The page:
BYD has unveiled a 60-foot articulated battery-electric bus, the California-built Lancaster, said to have a range of 170-odd miles with 120 passengers on board, and to charge in 2-4 hours. This – claimed as the world’s largest battery-electric vehicle to date – features BYD’s iron-phosphate batteries. Also on display at the American Public Transportation Association Expo in Houston was BYD’s 40-foot Transit electric bus – which was driven 1500 miles from Los Angeles using $200-worth of electricity. More here. And on a similarly 60-foot note, New Flyer Industries is working on an electric/hydrogen fuel cell hybrid bus in partnership with Ballard Systems; this is to go on a 22-month trial in Connecticut. New Flyer also has a 40-foot all-electric bus compatible with overhead pantograph charging, reports Green Car Congress. And more e-bus news: four 12m Solaris electric buses charged via the Bombardier PRIMOVE induction system are to go on trial in Berlin next year, reports Green Car Congress.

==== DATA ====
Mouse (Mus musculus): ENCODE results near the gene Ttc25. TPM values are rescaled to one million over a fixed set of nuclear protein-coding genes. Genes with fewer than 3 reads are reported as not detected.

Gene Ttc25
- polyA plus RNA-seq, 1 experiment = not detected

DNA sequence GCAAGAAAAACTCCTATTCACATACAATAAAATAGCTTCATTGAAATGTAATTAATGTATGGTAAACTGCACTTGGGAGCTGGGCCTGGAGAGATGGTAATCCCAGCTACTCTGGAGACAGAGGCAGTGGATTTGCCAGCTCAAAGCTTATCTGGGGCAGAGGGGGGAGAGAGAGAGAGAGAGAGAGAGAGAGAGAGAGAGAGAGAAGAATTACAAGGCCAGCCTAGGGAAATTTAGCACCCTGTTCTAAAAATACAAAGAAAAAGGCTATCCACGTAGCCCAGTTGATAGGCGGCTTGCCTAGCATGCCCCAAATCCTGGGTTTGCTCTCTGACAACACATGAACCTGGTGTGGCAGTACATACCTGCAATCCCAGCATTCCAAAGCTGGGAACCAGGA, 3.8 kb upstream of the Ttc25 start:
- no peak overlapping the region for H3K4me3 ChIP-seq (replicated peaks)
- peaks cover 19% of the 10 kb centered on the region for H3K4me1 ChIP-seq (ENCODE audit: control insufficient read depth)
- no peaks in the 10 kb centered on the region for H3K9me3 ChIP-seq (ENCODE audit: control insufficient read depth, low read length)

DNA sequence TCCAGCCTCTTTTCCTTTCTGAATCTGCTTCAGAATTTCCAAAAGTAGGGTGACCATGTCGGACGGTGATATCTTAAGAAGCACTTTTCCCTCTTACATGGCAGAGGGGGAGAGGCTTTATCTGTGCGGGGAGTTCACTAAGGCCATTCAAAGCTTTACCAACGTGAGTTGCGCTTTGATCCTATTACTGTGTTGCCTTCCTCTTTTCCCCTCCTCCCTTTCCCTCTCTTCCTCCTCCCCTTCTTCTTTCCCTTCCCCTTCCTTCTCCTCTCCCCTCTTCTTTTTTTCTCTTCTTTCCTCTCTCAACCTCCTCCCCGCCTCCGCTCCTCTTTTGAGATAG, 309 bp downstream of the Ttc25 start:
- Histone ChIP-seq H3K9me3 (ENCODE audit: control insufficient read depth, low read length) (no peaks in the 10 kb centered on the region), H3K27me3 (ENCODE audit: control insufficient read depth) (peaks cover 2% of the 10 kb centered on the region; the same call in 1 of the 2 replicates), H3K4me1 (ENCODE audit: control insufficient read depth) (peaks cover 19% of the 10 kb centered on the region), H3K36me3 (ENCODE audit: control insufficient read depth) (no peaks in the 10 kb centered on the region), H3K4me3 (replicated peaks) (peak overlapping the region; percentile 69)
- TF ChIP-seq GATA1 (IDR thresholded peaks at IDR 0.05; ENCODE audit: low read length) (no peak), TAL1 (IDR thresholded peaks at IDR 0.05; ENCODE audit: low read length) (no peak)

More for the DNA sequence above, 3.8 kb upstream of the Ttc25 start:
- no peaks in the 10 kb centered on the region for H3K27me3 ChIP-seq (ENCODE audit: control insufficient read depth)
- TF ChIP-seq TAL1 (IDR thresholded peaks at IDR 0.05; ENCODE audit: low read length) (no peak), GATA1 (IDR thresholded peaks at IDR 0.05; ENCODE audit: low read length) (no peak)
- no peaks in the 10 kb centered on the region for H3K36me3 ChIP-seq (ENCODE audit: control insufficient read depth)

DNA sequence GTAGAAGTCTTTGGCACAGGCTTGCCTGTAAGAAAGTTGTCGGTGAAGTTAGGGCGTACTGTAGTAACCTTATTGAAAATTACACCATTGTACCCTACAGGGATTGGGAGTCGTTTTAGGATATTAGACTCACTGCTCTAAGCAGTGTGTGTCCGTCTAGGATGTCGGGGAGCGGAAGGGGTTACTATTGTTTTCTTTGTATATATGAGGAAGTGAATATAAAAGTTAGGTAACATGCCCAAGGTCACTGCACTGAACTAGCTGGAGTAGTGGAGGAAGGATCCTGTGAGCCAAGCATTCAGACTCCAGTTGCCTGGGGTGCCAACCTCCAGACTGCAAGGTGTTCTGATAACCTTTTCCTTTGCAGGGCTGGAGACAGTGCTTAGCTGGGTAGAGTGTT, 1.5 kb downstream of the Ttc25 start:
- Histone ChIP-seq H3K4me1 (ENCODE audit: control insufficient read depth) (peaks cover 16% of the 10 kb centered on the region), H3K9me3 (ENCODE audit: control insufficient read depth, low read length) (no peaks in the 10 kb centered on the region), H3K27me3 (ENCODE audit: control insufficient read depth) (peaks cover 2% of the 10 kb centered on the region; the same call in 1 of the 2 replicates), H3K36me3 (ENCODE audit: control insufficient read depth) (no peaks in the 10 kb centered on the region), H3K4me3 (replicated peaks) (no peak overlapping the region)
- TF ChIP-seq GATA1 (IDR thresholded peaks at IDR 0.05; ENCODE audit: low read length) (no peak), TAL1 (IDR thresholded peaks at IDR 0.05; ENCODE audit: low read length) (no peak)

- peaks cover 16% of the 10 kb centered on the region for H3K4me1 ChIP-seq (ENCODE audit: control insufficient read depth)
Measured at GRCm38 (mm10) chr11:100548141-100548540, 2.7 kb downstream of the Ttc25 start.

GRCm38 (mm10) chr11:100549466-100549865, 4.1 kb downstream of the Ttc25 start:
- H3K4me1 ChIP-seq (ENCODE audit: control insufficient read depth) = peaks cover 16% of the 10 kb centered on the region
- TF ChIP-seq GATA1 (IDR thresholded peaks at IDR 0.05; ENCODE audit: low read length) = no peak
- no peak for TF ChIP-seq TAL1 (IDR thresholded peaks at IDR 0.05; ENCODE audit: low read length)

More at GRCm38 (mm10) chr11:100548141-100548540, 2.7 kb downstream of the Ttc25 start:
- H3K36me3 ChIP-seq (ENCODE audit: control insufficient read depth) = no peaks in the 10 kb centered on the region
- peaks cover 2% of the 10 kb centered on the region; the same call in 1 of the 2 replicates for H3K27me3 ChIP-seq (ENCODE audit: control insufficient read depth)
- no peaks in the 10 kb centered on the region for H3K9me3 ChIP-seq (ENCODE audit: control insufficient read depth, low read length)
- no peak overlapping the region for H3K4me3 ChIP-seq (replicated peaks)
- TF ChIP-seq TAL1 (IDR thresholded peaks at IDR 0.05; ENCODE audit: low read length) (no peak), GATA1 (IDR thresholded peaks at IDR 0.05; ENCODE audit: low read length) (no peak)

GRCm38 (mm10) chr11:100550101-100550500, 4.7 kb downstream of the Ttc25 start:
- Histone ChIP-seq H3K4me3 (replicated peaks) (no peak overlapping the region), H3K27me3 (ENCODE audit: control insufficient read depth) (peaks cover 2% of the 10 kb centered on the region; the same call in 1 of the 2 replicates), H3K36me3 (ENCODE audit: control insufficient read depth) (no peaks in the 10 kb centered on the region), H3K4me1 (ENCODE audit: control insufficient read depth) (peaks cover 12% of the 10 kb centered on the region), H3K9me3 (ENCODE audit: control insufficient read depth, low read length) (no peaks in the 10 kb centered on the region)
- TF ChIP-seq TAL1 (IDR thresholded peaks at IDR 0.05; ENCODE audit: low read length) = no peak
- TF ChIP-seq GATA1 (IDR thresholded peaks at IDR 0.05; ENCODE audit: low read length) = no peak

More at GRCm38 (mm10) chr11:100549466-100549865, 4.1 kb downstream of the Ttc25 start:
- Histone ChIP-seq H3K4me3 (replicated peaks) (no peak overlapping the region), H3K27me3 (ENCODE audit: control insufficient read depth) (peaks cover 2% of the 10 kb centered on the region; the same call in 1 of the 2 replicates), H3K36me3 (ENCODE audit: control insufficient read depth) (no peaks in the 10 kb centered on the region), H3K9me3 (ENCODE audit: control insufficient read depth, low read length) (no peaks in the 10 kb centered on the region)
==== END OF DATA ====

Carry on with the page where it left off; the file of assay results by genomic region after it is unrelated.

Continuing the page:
- Detroit Electric – which says its SP:01 sports car, to be assembled in Leamington Spa, is due to go on sale next year – has teamed up with South Korea’s Integrated Energy on a V2X project. Integrated Energy is placing an order for 300 vehicles and will run a pilot project on Jeju Island in which second-life battery usage for energy storage will also be explored. Jeju Island is said to have the most comprehensive EV-charging infrastructure in South Korea and aims to be a zero-emissions car zone by 2020; the tech to be trialled is looking into vehicle-to-grid, vehicle-to-home and vehicle-to-vehicle communications. It’ll use Detroit Electric’s ‘360-Powerback’ system* enabling bi-directional charge and discharge. An MOU has been signed. Chairman and Group CEO Albert Lam (a former Group Lotus CEO) says: “It’s our bi-directional charge and discharge technology and Smartphone Application Managed Infotainment system – ‘SAMI’ – that will revolutionize the way we use electric cars. Soon customers will be able to earn money from stored energy in their car’s battery, power their home or business, and even charge other EVs.” *NB: I suspect this is where Detroit Electric’s main business may be, not in making the cars (which we’re yet to see) themselves.